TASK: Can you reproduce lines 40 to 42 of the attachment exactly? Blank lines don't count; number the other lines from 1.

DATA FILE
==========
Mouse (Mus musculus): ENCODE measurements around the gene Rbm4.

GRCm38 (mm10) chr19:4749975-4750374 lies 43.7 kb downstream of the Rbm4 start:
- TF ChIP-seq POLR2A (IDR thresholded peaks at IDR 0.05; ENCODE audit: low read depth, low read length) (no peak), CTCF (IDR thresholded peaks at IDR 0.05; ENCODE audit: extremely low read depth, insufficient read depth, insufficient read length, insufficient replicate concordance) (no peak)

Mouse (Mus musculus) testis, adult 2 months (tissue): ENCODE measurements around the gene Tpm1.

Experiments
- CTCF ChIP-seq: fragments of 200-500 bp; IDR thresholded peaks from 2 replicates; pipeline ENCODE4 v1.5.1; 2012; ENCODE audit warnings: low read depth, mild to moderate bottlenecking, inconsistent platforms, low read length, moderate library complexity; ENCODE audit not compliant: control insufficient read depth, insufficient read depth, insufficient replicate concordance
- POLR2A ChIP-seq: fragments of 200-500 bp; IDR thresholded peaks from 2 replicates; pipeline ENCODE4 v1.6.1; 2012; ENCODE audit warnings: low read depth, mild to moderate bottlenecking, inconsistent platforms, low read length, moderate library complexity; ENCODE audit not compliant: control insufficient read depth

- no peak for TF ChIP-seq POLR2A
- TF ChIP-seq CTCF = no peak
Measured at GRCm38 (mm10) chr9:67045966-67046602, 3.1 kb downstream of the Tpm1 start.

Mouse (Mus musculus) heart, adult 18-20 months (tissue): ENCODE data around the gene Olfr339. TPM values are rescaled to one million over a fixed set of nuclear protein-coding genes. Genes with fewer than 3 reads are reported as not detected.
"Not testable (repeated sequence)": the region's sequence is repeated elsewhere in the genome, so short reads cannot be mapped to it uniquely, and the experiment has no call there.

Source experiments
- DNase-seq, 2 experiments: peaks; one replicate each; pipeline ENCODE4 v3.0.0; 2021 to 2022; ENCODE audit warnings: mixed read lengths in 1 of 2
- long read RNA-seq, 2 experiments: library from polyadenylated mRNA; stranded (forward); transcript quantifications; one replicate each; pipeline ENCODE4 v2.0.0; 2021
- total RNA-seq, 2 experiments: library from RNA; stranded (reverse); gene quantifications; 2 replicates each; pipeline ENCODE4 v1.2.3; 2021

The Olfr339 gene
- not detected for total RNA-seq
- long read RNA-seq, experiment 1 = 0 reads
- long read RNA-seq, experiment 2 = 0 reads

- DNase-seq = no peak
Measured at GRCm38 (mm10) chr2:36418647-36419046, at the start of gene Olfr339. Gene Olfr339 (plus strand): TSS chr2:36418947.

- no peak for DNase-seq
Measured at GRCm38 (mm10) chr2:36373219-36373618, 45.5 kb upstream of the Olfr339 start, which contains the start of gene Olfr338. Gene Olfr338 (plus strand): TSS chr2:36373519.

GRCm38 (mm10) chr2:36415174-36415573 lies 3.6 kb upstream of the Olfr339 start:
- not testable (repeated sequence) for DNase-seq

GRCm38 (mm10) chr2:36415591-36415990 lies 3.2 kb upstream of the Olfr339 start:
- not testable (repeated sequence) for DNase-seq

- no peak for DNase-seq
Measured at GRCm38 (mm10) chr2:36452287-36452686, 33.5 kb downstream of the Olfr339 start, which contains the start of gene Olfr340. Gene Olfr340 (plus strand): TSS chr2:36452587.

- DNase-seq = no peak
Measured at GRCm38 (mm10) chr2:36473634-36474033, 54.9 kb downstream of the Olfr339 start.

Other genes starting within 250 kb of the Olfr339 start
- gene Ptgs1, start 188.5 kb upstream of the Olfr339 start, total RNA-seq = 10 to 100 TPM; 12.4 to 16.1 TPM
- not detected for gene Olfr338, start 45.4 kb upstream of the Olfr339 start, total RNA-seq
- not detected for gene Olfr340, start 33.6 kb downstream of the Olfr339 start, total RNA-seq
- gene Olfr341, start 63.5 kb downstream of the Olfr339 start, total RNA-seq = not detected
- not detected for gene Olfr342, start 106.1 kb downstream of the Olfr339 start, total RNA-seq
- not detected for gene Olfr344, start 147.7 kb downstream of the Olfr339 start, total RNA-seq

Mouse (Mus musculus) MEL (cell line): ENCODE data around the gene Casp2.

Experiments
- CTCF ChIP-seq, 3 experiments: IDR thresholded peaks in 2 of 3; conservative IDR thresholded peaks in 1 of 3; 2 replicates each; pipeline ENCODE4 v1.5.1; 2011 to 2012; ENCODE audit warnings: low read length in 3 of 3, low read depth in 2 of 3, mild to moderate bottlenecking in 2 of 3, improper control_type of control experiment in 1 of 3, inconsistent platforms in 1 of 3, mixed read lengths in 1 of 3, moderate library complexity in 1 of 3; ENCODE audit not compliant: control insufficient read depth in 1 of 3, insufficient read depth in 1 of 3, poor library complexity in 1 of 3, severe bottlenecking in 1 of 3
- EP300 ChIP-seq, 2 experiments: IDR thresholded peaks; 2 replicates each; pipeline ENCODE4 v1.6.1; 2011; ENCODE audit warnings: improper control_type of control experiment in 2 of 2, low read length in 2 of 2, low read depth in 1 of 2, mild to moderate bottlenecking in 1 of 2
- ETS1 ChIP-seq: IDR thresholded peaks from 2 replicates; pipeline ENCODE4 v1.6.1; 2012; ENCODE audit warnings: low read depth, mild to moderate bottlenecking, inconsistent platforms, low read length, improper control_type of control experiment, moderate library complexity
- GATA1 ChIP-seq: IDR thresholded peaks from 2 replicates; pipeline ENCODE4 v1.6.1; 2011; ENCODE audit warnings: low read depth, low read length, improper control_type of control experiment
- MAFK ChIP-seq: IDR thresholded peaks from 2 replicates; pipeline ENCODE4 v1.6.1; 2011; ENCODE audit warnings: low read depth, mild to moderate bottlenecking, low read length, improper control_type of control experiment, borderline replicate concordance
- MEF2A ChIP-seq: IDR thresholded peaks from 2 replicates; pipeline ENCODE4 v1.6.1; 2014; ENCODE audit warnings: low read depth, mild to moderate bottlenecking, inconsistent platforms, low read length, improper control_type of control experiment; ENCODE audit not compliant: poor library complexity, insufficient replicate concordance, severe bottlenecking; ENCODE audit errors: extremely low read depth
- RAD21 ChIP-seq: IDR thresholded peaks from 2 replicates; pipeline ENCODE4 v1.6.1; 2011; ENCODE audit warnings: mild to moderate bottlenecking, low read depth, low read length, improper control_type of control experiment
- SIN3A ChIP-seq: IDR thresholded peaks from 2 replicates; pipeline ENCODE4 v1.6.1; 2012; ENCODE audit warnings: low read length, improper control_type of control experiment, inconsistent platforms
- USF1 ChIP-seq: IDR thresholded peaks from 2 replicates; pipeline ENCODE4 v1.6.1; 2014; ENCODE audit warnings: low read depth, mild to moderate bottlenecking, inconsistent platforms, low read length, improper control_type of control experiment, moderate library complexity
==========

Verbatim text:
Mouse (Mus musculus) MEL (cell line): ENCODE data around the gene Casp2.

Experiments
- CTCF ChIP-seq, 3 experiments: IDR thresholded peaks in 2 of 3; conservative IDR thresholded peaks in 1 of 3; 2 replicates each; pipeline ENCODE4 v1.5.1; 2011 to 2012; ENCODE audit warnings: low read length in 3 of 3, low read depth in 2 of 3, mild to moderate bottlenecking in 2 of 3, improper control_type of control experiment in 1 of 3, inconsistent platforms in 1 of 3, mixed read lengths in 1 of 3, moderate library complexity in 1 of 3; ENCODE audit not compliant: control insufficient read depth in 1 of 3, insufficient read depth in 1 of 3, poor library complexity in 1 of 3, severe bottlenecking in 1 of 3